<p>The recent <a href="https://theconversation.com/why-was-the-lehrmann-trial-aborted-and-what-happens-next-193382" target="_blank" rel="noopener">sudden end</a> to the Bruce Lehrmann trial last month raises again whether the jury is fit for purpose in a 21st century hyper-connected world.</p> <p>That jury’s service in the Lehrmann case ended peremptorily after it was revealed to the judge that material downloaded from the internet (which was highly relevant to the case and not introduced as evidence) had been found in the jury room. A retrial has been <a href="https://www.news.com.au/national/nsw-act/courts-law/bruce-lehrmann-retrial-confirmed-for-2023-says-act-director-of-public-prosecutions-shane-drumgold/news-story/6012323f3d863985ce5a001f10a3a7eb" target="_blank" rel="noopener">set for late February</a>. Lehrmann had been accused of raping former Liberal Party staffer Brittany Higgins, to which he pleaded not guilty.</p> <p>The costs so far (to both parties and the court) could well exceed a million dollars.</p> <p>With easy access to the internet available to any juror who owns a mobile phone, is it conceivable that all jurors will abide by the strict instructions of a judge admonishing them to pay attention only to the evidence adduced in the trial?</p> <p>Are instructions to jurors to avoid media sources meaningless given the accessibility of the internet?</p> <p>These aren’t new questions. In 2005, <a href="https://www.parliament.nsw.gov.au/researchpapers/Documents/trial-by-jury-recent-developments/jury%20and%20index.pdf" target="_blank" rel="noopener">a report</a> prepared for the NSW Parliamentary Library Research Service observed:</p> <blockquote> <p>Prominent cases in recent years […] have illustrated the legal problems that can occur when jurors, despite judicial instructions to confine their deliberations to the evidence before them, undertake their own research, discuss the case with non-jurors, or visit a place connected with the offence. The increasing amount of legal information available on the internet is a cause for particular concern. The Jury Amendment Act 2004 […] prohibits jurors from making inquiries about the accused or issues in the trial, except in the proper exercise of juror functions.</p> </blockquote> <p>But for all the warnings and threats of consequences, a juror may still stray down <a href="http://www.lawfoundation.net.au/ljf/site/templates/grants/$file/UNSW_Jury_Study_Hunter_2013.pdf" target="_blank" rel="noopener">the path of private sleuth</a>. It’s easy to do and Australians have a voracious appetite for social media. In 2018 <a href="https://www.yellow.com.au/wp-content/uploads/2018/06/Yellow-Social-Media-Report-2018-Consumer.pdf" target="_blank" rel="noopener">a survey reported</a> 62% of Australian adults use social media sites every day, and 34% use them more than five times a day.</p> <p>This becomes particularly problematic when the eyes of the world are fixed on cases such as these.</p> <p>The sudden and unexpected end to the Lehrmann trial prompts a more fundamental question: should we continue to persist with juries at all?</p> <h2>Two sides</h2> <p>There are two sides to the argument regarding retention of the jury.</p> <p>On the one hand, juries have stood the test of time. The idea of being tried by one’s peers was entrenched by the <a href="https://www.bl.uk/magna-carta/articles/magna-carta-and-jury-trial" target="_blank" rel="noopener">Magna Carta of 1215</a>. Even though the jury as we know it didn’t crystallise until about 350 years ago and has been through a number of permutations since then, there would be few people who could argue against its symbolic legitimacy given its staying power.</p> <p>Over that time, juries have been given sustained examination in Australia by the <a href="https://www.lawreform.justice.nsw.gov.au/Documents/Publications/Reports/Report-48.pdf" target="_blank" rel="noopener">New South Wales Law Reform Commission</a>, the Queensland <a href="https://www.ccc.qld.gov.au/sites/default/files/Docs/Publications/CJC/The-jury-system-in-criminal-trials-in-qld-Issues-paper-1991.pdf" target="_blank" rel="noopener">Criminal Justice Commission</a>, the <a href="https://www.parliament.vic.gov.au/images/stories/committees/lawrefrom/jury_service/report_volume_1.pdf" target="_blank" rel="noopener">Victorian Law Reform Committee</a>, and most recently by academics at <a href="https://cdn.csu.edu.au/__data/assets/pdf_file/0007/3452182/Jury-Reasoning-v2-NEW-BRANDING.pdf" target="_blank" rel="noopener">Charles Sturt University</a>, to name a few. Juries have survived largely intact throughout this exercise.</p> <p>On the other hand, there are doubts about their efficiency. Juries took a hit after the High Court decision <a href="https://theconversation.com/the-jury-may-be-out-on-the-jury-system-after-george-pells-successful-appeal-135814" target="_blank" rel="noopener">in the George Pell appeal</a> where the judges, in allowing the appeal, ruled that no jury, properly instructed, could have reached a guilty verdict in his trial.</p> <p>What’s more, it’s overstated to say that trial by jury is a fundamental bulwark of fairness in the criminal justice system. Indeed, 92% of criminal matters in Australia are dealt with in the <a href="https://www.abs.gov.au/statistics/people/crime-and-justice/criminal-courts-australia/latest-release" target="_blank" rel="noopener">magistrates courts</a>, where there are no juries. Of the remaining 8% referred to the “superior” criminal courts (Supreme, District and County), more and more defendants are choosing “judge alone” trials (in jurisdictions where that option is available). For example, in NSW, <a href="https://theconversation.com/jury-is-out-why-shifting-to-judge-alone-trials-is-a-flawed-approach-to-criminal-justice-137397" target="_blank" rel="noopener">up to a quarter of accused persons</a> are now electing to be tried without a jury.</p> <p>Other studies have highlighted how jurors <a href="https://www.sciencedirect.com/science/article/abs/pii/S0194659507000470" target="_blank" rel="noopener">overrate DNA evidence</a> despite judicial directions, which may lead to <a href="https://researchdirect.westernsydney.edu.au/islandora/object/uws:10533" target="_blank" rel="noopener">far more jury convictions</a> than are warranted, and how jurors’ perceptions of guilt and innocence can be affected by the <a href="https://researchdirect.westernsydney.edu.au/islandora/object/uws:44141" target="_blank" rel="noopener">positioning of defendants</a> in the courtroom. <a href="https://espace.library.uq.edu.au/view/UQ:331175" target="_blank" rel="noopener">Another study</a> found that although jurors report they understand directions, they often don’t appear to use those directions in arriving at a decision.</p> <p>And finally, as the Lehrmann trial has illustrated, it’s not unusual for jurors to ignore or misunderstand the instructions that have been given to them.</p> <p>But, what about the ability of juries to apply some of their own “commonsense” justice? True, there are examples of juries wielding their own commonsense stick. For example, a verdict that <a href="https://www.coursehero.com/file/p7dtm6g/R-v-R-1981-28-SASR-321-South-Australian-Supreme-Court-King-CJ-Jacobs-Zelling-JJ/" target="_blank" rel="noopener">occurred in 1981</a> when a South Australian jury returned a verdict of not guilty for a woman who had been charged with the murder of her husband. The jury decided that the defence of provocation (only available to reduce murder to manslaughter) exonerated her, figuring that, in the time before the victim’s death, his severe and persistent abuse of his family had pushed his wife to breaking point.</p> <p>There is, however, a contrary argument. Research has revealed that “commonsense” <a href="https://onlinelibrary.wiley.com/doi/epdf/10.1111/lapo.12181" target="_blank" rel="noopener">comes with coded biases</a>, such that telling jurors to use their commonsense is futile, given it’s difficult (if not impossible) to erode such biases.</p> <h2>Are there other options?</h2> <p>One alternative to the jury is mixed judiciaries used in some European countries, where one may find a panel of judges or <a href="https://academic.oup.com/book/32863/chapter/275978049?login=true" target="_blank" rel="noopener">a combination of judges and lay people</a>. But the common law world has never looked like following that lead.</p> <p>Another alternative in use in Australia is a judge alone trial, although <a href="https://www.aph.gov.au/About_Parliament/Parliamentary_Departments/Parliamentary_Library/pubs/rp/RP9697/97rp11" target="_blank" rel="noopener">that option</a> isn’t always available, and by virtue of <a href="https://www.aph.gov.au/About_Parliament/Parliamentary_Departments/Parliamentary_Library/pubs/rp/RP9697/97rp11" target="_blank" rel="noopener">Section 80 of the Constitution</a> isn’t available in a trial of a serious federal offence. Indeed, there’s no guarantee that judges themselves are immune from social media influences. While there’s a widespread belief that judges are more capable than juries of putting <a href="https://chelmsfordlegal.com.au/trial-by-judge-alone-is-it-possible-and-if-so-is-it-preferable/" target="_blank" rel="noopener">to one side their own prejudices</a>, the rules regarding sub judice contempt (discussing publicly a matter that is before a court in a manner that may influence the outcome) applies equally to judge alone and jury trials.</p> <p>Adding to the policy confusion, there’s some evidence trials by judge alone do make a difference to the outcome. The NSW Bureau of Crime Statistics <a href="https://stacklaw.com.au/news/criminal-law/trial-by-jury-vs-trial-by-judge-alone-whats-the-difference/" target="_blank" rel="noopener">examined NSW trials between 1993 and 2011</a> and found defendants were acquitted 55.4% of the time in a judge alone trial, compared to 29% in a jury trial.</p> <p>Another reform idea is to allow jurors to <a href="https://scholar.google.com/citations?view_op=view_citation&amp;hl=en&amp;user=dMsPrLwAAAAJ&amp;citation_for_view=dMsPrLwAAAAJ:7PzlFSSx8tAC" target="_blank" rel="noopener">raise questions with the judge</a> during breaks in the trial, including asking about things they may have “accidentally” come across on social media. A judge could send the jury out while the lawyers present to the judge how they think the questions should be handled and answered. However, this idea has yet to excite policymakers.</p> <p>In the end, we must accept there are flaws in jury process. But finding acceptable alternatives has proved difficult, hence the reluctance of governments to abandon the status quo. Judges will continue to warn against private sleuthing, but one suspects that it will, from time to time, continue regardless.</p> <p>One can only hope the disaster that befell the Lehrmann trial sends a salutary lesson to prospective jurors henceforth: listen to what the judge tells you, and during the course of the trial leave your favourite search engine alone.</p> <p><strong>This article originally appeared on <a href="https://theconversation.com/can-juries-still-deliver-justice-in-high-profile-cases-in-the-age-of-social-media-193843" target="_blank" rel="noopener">The Conversation</a>.</strong></p> <p><em>Image: ABC</em></p>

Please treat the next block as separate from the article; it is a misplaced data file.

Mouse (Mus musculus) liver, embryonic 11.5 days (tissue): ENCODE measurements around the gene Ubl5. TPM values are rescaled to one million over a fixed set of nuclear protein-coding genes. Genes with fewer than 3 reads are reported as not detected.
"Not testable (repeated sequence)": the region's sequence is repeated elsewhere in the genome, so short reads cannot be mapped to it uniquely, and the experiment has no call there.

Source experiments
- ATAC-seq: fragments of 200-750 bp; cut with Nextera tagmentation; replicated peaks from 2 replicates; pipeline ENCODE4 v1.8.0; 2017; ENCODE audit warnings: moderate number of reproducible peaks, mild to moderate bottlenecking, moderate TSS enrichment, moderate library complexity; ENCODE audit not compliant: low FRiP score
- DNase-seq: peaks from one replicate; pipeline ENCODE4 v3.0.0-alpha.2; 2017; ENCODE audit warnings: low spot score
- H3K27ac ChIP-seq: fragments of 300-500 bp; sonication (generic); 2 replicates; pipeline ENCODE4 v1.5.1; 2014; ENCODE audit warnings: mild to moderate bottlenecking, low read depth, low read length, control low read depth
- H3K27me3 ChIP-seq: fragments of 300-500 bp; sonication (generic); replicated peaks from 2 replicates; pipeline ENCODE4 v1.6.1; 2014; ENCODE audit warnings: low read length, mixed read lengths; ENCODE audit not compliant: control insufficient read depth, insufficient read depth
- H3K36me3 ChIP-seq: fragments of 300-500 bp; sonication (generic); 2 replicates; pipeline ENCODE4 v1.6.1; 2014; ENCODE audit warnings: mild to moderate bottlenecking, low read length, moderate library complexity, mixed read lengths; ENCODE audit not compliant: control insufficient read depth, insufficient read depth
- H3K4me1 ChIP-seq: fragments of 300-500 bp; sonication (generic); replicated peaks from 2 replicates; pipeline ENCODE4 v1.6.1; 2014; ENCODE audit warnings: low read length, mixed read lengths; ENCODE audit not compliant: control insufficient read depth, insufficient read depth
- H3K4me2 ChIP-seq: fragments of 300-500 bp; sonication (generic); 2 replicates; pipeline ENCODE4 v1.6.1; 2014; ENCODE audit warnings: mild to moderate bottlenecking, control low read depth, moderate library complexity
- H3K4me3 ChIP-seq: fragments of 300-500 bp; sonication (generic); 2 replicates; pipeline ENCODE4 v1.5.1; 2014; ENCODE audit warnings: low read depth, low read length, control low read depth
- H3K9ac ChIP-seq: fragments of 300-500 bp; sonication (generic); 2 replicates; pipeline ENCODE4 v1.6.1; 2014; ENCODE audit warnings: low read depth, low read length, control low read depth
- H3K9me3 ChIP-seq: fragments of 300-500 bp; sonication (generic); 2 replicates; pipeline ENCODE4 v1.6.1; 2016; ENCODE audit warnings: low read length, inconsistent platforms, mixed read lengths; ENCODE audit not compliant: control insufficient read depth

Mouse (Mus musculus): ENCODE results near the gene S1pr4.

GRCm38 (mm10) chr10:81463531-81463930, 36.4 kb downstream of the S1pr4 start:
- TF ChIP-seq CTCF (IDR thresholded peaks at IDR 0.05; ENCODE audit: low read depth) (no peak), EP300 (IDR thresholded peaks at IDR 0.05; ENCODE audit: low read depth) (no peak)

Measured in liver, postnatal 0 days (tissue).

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Outrage after Brittany Higgins listed on Hot 100 in popular men’s magazine